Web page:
Again, the radical nature of Zimmerman’s designs made the establishment question their worth. The US Army Air Corps turned down various proposals, but the US Navy could not overlook the fact that a short wingspan fighter with a short takeoff distance, a very low landing speed, and a high top speed would be ideal for carrier operations. In fact, such an aircraft could operate from just about any large ship. In 1938, the Navy funded the Vought V-162, which was a large model to further test Zimmerman’s ideas. The model was powered by electric motors and took two people to operate. The model sufficiently demonstrated Zimmerman’s design, and the Navy contracted Vought to build a full-size test aircraft on 4 May 1940. The aircraft was designated V-173 by Vought and was given Bureau Number (BuNo) 02978 by the Navy.
The airframe of the Vought V-173 was made mostly of wood, but the forward cockpit structure and propeller nacelles were made of aluminum. The front part of the fuselage back to the middle of the cockpit was covered with wood, and the rest of the aircraft was fabric-covered. Originally, the pilot was to lie in a prone position, but this was changed to a more conventional, upright seat. The lower leading edge of the aircraft had glazed panels to improve visibility from the cockpit while the V-173 was on the ground. Cockpit entry was via a hatch under the aircraft, but the canopy also slid back. Housed in the aircraft’s fuselage were two 80 hp (60 kW) Continental C-75 engines. Most sources list the engines as Continental A-80s, but C-75s were actually installed in the aircraft. The 80 hp (60 kW) rating was achieved through the use of fuel injection. The C-75 was a flat, four-cylinder, air-cooled engine that displaced 188 cu in (3.1 L). One engine was on each side of the cockpit. The engines were started by pulling a handle through an access panel under the aircraft. Each engine had a cooling fan attached to its output shaft, and engine cooling air was brought in through inlets in the aircraft’s leading edge. The air exited via flaps in the upper fuselage.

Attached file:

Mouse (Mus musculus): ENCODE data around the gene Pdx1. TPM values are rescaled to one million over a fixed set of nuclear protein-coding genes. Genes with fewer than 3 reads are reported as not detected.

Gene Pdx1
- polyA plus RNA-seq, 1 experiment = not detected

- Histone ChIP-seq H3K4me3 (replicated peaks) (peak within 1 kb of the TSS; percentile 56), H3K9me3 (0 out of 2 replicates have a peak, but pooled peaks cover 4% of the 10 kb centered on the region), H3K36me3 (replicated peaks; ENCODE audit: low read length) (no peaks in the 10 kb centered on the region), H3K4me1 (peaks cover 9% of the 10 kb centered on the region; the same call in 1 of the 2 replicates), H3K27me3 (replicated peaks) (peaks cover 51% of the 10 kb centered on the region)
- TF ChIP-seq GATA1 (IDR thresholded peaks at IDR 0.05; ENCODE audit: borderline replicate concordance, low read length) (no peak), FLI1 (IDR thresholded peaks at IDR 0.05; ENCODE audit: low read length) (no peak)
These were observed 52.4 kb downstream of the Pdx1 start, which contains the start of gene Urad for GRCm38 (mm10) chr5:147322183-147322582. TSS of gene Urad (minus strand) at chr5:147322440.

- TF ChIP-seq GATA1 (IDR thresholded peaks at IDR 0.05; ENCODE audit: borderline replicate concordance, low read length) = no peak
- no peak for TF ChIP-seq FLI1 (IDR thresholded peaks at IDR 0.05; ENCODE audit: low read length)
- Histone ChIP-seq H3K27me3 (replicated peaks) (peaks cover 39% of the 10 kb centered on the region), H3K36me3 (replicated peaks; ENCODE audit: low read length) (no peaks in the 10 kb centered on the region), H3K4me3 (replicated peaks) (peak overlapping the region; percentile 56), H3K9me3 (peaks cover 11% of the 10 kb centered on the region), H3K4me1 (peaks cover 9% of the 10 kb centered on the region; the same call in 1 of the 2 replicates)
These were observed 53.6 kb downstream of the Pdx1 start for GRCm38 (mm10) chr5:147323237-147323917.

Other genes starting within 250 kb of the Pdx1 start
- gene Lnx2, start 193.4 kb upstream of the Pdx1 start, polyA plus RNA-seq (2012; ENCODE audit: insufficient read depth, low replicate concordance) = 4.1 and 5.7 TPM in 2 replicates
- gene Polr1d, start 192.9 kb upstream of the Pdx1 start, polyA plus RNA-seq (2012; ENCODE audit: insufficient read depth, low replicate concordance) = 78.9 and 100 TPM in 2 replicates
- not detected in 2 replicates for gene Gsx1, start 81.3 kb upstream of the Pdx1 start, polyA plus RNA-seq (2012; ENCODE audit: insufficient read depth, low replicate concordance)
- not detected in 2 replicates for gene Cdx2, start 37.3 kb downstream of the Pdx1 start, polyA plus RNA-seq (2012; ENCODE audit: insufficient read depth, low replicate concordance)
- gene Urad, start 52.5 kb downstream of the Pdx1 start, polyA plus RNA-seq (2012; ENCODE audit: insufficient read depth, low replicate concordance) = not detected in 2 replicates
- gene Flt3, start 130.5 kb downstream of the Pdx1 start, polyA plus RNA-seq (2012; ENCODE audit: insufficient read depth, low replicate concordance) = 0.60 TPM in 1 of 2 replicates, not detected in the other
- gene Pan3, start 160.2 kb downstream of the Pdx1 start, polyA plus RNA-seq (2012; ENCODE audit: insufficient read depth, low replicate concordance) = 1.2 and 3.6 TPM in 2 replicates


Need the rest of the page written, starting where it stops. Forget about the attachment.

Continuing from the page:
Via shafts and right angle drives, the engines powered two 16 ft 6 in (5.06 m), three-blade, wooden propellers at around .167 times engine speed. The variable-pitch propellers turned around 450 rpm at maximum power (2,700 engine rpm) and around 415 rpm at cruise power (2,500 engine rpm). The individual blades could articulate (flap) automatically to compensate for side gusts and uneven loading. The blades were hinged inside the propeller hub in which hydraulic dampers limited their articulation. The rake (or coning) angle of the blades could be adjusted on the ground. This moved the tips of the blades either forward or aft relative to the propeller hub.